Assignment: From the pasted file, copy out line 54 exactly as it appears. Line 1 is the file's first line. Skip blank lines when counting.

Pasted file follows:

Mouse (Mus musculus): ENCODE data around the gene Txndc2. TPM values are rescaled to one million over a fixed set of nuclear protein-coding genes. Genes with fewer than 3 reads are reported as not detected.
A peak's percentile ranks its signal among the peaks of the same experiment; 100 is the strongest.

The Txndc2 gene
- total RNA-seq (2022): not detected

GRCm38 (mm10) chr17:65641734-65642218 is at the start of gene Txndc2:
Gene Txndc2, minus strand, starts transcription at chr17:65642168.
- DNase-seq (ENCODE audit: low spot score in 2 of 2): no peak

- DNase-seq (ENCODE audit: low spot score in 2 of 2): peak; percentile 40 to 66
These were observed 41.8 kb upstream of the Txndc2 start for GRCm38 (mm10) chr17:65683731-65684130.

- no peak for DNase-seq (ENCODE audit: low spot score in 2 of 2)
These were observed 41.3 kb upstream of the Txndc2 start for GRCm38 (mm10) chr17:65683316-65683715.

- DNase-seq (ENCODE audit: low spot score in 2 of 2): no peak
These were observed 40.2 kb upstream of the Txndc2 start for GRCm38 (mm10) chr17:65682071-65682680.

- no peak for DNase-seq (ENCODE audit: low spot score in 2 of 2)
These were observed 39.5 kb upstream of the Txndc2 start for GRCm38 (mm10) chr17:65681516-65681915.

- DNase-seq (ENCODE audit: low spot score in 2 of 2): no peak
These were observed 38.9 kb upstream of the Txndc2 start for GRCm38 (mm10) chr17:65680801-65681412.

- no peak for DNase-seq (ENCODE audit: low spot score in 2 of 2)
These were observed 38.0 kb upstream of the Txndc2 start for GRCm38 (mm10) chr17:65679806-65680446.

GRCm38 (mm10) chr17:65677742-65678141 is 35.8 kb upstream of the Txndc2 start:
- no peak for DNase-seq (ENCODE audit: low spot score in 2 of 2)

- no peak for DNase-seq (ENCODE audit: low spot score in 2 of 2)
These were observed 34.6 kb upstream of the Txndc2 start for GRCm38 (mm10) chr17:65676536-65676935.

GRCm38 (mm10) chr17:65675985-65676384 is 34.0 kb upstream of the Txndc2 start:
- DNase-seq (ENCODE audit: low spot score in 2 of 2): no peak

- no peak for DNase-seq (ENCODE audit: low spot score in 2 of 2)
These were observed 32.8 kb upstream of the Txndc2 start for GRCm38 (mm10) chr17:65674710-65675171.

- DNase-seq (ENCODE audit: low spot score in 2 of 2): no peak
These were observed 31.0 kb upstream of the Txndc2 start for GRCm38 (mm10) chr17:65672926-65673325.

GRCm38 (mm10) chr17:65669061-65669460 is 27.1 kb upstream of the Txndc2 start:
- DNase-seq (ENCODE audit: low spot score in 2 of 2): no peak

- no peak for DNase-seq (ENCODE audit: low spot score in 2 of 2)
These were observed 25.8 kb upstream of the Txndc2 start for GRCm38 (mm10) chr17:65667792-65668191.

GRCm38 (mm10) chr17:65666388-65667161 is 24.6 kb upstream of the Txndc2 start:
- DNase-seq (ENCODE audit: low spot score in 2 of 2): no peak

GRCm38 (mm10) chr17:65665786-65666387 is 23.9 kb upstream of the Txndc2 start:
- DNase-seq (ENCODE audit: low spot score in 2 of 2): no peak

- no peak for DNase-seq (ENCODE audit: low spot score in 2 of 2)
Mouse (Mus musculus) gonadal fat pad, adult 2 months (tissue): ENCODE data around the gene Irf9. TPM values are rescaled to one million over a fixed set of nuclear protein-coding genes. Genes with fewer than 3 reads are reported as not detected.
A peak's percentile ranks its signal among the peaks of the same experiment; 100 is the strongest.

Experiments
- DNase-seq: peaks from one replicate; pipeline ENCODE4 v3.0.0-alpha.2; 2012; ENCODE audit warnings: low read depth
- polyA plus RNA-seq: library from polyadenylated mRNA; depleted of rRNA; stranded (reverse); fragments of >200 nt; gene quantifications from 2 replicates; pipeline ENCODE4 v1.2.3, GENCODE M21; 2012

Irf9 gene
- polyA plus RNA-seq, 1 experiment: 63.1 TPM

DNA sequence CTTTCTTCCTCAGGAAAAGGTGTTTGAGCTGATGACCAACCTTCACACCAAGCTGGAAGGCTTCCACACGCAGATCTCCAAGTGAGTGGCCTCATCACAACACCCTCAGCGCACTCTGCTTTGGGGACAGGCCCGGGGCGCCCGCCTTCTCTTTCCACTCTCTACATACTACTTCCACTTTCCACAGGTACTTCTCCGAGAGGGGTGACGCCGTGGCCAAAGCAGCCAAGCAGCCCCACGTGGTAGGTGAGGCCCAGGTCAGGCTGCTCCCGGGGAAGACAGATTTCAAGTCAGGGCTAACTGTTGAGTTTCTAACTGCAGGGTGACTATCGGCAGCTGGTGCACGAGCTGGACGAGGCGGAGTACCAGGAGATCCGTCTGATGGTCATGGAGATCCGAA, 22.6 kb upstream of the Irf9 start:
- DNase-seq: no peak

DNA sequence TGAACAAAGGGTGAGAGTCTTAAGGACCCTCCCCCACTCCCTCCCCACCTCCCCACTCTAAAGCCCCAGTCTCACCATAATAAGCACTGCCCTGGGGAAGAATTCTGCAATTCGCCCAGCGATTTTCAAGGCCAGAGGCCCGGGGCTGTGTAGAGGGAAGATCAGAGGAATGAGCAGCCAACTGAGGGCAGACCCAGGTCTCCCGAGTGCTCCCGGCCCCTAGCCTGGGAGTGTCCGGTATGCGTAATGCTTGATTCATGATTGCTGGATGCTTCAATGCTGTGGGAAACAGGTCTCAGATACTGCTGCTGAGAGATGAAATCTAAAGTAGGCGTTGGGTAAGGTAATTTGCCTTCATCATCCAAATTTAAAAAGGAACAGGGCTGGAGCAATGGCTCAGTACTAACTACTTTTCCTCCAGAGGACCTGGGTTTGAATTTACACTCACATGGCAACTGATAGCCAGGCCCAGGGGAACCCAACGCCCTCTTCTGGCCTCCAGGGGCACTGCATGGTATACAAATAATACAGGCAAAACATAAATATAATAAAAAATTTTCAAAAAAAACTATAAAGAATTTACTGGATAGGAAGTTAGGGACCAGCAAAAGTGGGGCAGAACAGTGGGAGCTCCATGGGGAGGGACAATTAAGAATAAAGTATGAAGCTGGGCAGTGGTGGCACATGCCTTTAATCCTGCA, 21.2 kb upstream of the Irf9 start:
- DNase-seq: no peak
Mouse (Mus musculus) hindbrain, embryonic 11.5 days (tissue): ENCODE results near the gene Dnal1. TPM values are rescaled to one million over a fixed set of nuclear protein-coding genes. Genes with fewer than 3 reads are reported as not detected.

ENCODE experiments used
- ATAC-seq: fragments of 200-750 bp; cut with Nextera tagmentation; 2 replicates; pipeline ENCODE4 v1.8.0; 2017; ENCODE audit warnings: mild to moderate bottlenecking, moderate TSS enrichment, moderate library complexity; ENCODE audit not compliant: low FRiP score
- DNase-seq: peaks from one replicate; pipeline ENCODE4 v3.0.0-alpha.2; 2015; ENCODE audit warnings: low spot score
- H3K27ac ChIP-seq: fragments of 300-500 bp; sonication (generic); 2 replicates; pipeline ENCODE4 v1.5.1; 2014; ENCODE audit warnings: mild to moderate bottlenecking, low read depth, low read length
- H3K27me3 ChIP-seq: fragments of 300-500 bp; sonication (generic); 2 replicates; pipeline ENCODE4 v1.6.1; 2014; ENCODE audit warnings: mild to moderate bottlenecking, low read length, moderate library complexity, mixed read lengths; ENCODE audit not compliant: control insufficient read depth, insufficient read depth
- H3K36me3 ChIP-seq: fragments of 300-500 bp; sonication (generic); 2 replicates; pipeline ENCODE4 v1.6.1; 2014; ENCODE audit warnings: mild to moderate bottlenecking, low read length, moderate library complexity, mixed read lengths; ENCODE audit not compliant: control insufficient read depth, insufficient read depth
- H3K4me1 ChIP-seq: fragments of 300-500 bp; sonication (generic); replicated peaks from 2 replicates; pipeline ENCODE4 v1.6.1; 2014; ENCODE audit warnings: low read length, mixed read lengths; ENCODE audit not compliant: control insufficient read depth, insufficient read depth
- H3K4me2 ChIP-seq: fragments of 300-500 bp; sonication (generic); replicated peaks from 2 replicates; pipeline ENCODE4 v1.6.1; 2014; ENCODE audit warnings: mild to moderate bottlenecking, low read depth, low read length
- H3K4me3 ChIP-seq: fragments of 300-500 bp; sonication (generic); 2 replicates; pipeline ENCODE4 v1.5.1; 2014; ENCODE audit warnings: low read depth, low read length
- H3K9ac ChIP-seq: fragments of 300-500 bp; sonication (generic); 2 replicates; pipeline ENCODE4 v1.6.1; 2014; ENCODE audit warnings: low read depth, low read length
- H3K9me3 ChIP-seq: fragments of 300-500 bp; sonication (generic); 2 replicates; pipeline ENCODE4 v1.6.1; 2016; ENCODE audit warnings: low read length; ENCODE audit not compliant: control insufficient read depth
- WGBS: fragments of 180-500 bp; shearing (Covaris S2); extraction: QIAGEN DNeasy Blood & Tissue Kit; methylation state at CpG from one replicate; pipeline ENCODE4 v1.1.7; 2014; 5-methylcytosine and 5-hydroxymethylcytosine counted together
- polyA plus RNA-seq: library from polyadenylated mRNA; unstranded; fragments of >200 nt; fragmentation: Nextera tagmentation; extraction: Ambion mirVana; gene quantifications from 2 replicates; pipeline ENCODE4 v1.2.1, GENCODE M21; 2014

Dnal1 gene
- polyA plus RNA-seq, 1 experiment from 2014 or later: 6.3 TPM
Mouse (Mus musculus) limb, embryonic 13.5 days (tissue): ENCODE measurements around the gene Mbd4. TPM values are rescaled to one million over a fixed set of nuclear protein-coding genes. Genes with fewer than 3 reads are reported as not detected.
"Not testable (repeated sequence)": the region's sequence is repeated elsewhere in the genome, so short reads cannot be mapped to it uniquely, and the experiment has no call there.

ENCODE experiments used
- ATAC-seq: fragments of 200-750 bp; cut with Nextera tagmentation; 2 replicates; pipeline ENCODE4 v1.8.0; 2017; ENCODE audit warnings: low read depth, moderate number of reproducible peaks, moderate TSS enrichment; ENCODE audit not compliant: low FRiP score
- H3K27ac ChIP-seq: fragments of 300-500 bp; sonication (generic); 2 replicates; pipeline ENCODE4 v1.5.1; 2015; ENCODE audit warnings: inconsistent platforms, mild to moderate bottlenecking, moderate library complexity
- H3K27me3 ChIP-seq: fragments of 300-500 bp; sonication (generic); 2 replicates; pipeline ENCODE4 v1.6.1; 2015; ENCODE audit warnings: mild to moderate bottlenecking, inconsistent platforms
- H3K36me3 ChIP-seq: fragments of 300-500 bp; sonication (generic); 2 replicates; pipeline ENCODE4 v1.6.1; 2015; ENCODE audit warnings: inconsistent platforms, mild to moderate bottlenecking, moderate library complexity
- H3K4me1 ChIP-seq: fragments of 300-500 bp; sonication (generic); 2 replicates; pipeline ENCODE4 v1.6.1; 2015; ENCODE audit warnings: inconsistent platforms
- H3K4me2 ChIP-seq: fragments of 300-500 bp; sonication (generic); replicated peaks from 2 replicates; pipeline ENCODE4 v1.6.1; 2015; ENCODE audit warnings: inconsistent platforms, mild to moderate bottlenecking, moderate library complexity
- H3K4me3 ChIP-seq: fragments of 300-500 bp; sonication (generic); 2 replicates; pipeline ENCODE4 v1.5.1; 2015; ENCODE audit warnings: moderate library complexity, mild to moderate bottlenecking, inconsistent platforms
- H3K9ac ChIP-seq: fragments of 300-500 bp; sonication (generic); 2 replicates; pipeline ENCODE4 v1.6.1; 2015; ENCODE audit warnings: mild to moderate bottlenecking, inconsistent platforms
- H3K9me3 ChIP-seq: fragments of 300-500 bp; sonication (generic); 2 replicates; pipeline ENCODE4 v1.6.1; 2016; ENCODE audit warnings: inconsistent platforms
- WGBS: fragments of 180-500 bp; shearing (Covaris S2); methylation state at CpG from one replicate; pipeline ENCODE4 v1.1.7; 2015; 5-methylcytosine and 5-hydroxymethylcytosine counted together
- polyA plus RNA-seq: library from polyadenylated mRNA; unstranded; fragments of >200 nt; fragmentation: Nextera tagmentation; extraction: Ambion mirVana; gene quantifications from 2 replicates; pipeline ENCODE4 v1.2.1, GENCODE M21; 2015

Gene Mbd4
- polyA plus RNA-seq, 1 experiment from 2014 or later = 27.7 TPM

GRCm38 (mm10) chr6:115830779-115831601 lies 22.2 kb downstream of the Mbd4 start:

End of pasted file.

- H3K27ac ChIP-seq: fragments of 300-500 bp; sonication (generic); 2 replicates; pipeline ENCODE4 v1.5.1; 2014; ENCODE audit warnings: mild to moderate bottlenecking, low read depth, low read length